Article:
I had a baby on Tuesday, a strange day to give birth in Paris. It was the 13th day of a massive strike against pension reforms, and unions had called for a big day of protest.

We took an Uber to the hospital on Monday evening. Across the city, entrances to the Périphérique were at a standstill. Our driver said he wouldn’t be working the next day. ‘There’s no point. Paris is going to be blocked, with protesters going from République to Nation.’

The proposed reforms will consolidate 42 separate ‘special’ pension regimes into a universal points system that will apply to all workers. Opponents say it will mean less money for everybody, and a higher retirement age that doesn’t take into account difficult working conditions. ‘I’ve seen older people crying over this,’ our driver said. ‘My neighbour was crying. I’m not going to wait for Monsieur Macron to give me a thousand euros for my pension. I’m thinking about people who work hard, people who work in construction for instance. An older retirement age doesn’t work for them. It’s not fair. Politicians have no idea.’

At the hospital, I asked the nurse who took me to my room if staff were striking. ‘Striking? We can’t. This is a hospital. We support strikers but we can’t strike. If we do it’s just by putting a sticker on our uniform that says “on strike”. All the others are striking for us.’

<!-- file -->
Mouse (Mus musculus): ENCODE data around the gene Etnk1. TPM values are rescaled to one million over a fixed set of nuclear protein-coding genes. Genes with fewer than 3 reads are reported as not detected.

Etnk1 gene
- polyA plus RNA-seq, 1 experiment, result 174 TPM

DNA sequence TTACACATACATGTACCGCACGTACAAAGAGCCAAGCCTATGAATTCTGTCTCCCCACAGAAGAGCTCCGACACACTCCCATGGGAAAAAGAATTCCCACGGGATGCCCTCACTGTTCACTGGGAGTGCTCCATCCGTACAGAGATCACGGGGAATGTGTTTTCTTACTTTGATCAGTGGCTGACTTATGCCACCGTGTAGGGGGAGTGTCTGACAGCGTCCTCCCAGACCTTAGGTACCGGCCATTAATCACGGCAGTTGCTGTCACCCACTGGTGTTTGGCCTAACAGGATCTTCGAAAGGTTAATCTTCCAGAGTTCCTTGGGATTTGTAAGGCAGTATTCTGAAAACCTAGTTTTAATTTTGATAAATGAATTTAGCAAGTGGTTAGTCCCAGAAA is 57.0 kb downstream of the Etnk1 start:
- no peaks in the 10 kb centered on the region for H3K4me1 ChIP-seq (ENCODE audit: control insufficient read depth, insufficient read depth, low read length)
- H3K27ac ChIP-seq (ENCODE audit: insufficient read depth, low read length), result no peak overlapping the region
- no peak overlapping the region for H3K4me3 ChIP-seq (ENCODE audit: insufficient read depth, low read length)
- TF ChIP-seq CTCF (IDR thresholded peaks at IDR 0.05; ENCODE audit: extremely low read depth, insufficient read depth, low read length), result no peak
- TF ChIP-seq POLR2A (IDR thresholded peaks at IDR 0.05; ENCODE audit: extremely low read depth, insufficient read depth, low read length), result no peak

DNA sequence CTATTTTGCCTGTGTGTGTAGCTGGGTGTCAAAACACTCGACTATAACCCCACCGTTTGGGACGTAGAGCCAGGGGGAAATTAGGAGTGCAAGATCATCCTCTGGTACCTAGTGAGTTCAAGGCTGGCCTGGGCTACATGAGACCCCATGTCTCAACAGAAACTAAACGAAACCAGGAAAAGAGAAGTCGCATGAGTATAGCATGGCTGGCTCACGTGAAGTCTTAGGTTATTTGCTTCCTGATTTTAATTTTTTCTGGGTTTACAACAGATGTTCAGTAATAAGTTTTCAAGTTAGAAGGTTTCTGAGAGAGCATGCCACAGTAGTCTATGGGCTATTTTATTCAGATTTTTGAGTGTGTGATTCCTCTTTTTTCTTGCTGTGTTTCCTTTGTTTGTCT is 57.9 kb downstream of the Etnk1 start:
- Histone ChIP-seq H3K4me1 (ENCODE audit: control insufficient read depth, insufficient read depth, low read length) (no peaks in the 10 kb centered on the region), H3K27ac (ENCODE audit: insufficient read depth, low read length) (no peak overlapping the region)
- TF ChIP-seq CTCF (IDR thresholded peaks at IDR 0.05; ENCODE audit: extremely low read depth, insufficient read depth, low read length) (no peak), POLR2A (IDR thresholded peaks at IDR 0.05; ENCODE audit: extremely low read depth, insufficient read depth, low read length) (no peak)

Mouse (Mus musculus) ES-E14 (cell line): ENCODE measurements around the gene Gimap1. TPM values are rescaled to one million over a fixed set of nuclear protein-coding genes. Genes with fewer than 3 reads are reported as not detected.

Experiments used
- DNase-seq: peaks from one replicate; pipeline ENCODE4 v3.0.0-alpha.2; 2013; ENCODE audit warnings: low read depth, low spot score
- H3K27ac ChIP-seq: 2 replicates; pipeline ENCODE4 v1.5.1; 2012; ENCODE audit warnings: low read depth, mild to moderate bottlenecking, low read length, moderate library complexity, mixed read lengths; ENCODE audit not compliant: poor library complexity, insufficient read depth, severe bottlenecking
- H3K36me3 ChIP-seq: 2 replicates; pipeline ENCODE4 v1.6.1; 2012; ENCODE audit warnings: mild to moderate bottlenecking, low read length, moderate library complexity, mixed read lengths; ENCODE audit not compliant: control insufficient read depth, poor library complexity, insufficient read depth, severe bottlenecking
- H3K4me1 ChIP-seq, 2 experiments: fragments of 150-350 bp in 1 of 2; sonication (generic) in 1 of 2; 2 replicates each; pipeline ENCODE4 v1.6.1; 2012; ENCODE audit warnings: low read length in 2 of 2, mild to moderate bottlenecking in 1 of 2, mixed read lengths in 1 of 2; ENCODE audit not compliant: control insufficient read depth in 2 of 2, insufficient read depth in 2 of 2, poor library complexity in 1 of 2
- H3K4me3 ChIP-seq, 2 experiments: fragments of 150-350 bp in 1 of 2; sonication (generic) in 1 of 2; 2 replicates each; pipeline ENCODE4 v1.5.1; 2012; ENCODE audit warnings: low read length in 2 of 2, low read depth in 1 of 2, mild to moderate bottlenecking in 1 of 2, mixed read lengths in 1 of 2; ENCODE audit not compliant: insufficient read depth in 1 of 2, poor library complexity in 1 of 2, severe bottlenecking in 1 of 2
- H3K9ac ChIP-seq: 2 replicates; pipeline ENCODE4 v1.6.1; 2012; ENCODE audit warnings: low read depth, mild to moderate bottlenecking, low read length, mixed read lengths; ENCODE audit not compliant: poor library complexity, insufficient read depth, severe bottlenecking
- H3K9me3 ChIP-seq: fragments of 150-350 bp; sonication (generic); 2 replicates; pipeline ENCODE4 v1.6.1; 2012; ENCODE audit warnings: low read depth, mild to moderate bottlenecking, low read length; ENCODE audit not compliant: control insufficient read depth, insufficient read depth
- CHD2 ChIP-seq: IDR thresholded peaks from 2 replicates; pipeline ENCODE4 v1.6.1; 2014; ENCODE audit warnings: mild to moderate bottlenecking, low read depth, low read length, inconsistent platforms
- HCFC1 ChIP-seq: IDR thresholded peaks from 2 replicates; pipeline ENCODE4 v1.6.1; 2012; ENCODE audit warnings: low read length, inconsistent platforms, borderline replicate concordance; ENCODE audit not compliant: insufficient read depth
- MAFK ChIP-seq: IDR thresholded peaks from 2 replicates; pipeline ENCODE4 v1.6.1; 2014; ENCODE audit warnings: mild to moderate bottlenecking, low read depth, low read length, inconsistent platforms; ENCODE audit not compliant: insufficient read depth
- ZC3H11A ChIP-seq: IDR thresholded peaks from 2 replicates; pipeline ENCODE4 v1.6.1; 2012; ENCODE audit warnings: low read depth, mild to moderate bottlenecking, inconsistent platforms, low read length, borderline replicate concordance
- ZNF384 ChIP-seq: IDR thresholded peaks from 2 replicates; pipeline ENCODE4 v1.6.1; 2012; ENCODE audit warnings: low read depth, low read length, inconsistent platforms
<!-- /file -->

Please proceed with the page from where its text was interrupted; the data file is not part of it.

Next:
Last Friday morning I was on the Métro line 1, which still works because it’s driverless. We were informed that the service on the RER A had been interrupted because of an incident involving a passenger. In our overcrowded carriage, there was pushing and shoving, and insults were exchanged. The woman sitting in front of me said that the previous day she had seen a woman in her fifties hitting another woman, until an RATP employee held her back. Trying to take the RER in the evenings to go home was the worst, she said. She’d come to dread that journey. ‘It’s hell,’ she said, ‘but I’m supporting the strike.’

On Tuesday morning, as a team prepared me for my planned C-section, a nurse asked what I thought of nurses’ working conditions. At the weekend, hundreds of hospital doctors threatened to resign in protest at the lack of beds, caused by a severe shortage of nurses.

Jean-Paul Delevoye, the high commissioner for pensions reforms, resigned on Monday, after it was revealed that he had failed to disclose a dozen extracurricular activities on his declaration of interests form. On Monday evening, employees at the electricity grid operator cut supplies to tens of thousands of homes, mostly in the south-west. On Tuesday, according to the Interior Ministry, 615,000 people took to the streets across France. The CGT union puts the figure at 1.8 million.

Discussions between the government and the unions resumed yesterday. The government hopes that the movement will lose support if the strike goes on till Christmas. The unions say it will be the government’s fault if the strike continues. ‘Pensions will be the indicator of our capacity to reform,’ said Aurore Bergé, an MP for Macron’s party La République en Marche. ‘We will also be assessed on our ability to hold our ground on this topic.’

‘We’d like to strike,’ a nurse said to me last night. ‘But who would look after your daughter?’